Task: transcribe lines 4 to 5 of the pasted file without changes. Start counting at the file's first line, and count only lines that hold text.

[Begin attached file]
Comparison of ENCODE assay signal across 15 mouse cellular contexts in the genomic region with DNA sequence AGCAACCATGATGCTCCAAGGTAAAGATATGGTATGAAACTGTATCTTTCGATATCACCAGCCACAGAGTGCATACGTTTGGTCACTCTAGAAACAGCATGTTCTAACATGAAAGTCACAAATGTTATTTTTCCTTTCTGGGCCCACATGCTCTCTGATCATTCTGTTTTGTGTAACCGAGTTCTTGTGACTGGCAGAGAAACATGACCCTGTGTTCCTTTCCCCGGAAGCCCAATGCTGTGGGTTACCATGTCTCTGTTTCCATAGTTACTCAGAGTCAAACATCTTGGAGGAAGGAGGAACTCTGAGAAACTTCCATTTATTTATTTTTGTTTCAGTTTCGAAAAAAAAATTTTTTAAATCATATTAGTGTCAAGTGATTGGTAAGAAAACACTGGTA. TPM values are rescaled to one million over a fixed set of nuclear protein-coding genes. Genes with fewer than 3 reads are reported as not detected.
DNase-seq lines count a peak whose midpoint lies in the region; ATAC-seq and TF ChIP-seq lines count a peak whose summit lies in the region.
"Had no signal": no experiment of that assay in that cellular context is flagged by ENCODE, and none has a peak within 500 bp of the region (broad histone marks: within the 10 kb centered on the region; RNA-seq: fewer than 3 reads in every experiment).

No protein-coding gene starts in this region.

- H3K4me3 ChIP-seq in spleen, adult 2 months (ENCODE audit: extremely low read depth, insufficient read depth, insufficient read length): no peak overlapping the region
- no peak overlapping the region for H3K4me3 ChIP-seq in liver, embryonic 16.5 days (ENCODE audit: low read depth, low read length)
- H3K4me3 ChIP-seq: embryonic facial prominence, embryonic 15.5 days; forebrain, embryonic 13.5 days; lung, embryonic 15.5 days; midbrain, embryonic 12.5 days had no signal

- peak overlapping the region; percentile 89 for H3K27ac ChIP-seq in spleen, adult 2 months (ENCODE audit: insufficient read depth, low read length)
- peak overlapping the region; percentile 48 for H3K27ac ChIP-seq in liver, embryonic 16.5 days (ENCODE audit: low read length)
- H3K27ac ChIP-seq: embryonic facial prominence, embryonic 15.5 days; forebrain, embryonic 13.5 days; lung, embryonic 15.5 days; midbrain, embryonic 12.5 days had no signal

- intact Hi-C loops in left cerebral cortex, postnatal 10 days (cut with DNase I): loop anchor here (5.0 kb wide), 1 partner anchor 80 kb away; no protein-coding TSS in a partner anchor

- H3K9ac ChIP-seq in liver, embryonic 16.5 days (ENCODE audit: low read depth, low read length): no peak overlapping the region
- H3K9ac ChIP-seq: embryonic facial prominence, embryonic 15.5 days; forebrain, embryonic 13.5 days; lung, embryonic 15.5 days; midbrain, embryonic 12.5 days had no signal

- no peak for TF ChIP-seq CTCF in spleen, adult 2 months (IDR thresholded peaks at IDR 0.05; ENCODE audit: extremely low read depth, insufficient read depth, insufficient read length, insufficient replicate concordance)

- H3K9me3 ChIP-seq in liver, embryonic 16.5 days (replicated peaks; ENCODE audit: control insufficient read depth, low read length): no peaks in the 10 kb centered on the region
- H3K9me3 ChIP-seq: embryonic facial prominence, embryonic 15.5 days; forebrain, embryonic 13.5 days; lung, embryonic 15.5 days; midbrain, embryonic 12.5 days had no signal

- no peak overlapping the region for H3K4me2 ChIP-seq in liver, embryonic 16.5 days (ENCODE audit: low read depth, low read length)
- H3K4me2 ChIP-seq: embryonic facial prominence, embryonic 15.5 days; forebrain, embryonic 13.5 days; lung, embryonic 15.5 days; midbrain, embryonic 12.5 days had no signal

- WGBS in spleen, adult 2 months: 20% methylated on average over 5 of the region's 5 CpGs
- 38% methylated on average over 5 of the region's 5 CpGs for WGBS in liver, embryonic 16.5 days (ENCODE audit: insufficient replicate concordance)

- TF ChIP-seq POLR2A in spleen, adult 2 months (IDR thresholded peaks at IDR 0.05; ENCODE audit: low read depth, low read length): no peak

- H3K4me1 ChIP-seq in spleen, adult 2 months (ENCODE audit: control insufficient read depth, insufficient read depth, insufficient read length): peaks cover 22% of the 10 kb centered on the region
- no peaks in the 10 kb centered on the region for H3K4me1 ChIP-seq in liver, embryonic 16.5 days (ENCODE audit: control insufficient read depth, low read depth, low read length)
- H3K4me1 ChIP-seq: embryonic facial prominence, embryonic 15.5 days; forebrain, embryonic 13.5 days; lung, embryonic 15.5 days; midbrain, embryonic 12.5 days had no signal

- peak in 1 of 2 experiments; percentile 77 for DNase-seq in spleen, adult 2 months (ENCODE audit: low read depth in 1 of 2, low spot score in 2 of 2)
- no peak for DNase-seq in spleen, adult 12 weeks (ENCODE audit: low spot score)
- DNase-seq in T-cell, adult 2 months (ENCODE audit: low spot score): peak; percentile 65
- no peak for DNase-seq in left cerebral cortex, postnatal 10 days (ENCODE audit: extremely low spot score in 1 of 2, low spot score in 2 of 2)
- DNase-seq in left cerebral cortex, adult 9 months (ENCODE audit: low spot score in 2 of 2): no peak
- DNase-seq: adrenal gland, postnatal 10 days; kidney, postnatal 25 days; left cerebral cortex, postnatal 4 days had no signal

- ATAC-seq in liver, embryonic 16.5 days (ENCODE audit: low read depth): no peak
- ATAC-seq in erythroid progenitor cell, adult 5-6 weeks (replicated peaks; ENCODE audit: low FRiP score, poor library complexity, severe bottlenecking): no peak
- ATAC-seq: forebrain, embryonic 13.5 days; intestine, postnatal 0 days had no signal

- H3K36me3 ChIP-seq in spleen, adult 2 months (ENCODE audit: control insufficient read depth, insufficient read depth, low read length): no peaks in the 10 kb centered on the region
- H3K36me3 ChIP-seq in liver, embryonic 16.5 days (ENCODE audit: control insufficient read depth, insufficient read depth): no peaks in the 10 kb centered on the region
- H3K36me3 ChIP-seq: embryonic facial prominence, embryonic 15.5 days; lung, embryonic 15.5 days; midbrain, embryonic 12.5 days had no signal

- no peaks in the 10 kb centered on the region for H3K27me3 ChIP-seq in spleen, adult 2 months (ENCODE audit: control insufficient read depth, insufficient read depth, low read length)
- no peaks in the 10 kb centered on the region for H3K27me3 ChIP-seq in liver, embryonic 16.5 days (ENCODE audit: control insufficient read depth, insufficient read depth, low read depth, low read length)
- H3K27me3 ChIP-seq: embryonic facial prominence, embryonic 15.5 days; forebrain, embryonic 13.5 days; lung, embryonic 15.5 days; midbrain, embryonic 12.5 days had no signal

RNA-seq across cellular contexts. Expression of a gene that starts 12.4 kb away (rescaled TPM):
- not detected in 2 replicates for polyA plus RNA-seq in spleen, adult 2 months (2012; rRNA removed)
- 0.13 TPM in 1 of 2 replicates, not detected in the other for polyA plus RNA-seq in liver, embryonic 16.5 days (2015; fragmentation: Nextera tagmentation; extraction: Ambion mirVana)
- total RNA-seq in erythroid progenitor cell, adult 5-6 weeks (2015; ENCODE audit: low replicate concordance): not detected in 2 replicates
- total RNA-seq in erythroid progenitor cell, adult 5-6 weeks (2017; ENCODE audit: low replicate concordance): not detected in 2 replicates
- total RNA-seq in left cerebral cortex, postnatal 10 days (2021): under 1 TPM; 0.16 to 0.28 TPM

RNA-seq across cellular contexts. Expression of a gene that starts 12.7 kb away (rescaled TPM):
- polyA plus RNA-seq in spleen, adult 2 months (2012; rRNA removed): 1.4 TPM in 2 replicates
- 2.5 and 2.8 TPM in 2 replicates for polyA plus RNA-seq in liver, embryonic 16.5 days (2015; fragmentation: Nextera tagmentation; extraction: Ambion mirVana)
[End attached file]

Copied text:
No protein-coding gene starts in this region.

- H3K4me3 ChIP-seq in spleen, adult 2 months (ENCODE audit: extremely low read depth, insufficient read depth, insufficient read length): no peak overlapping the region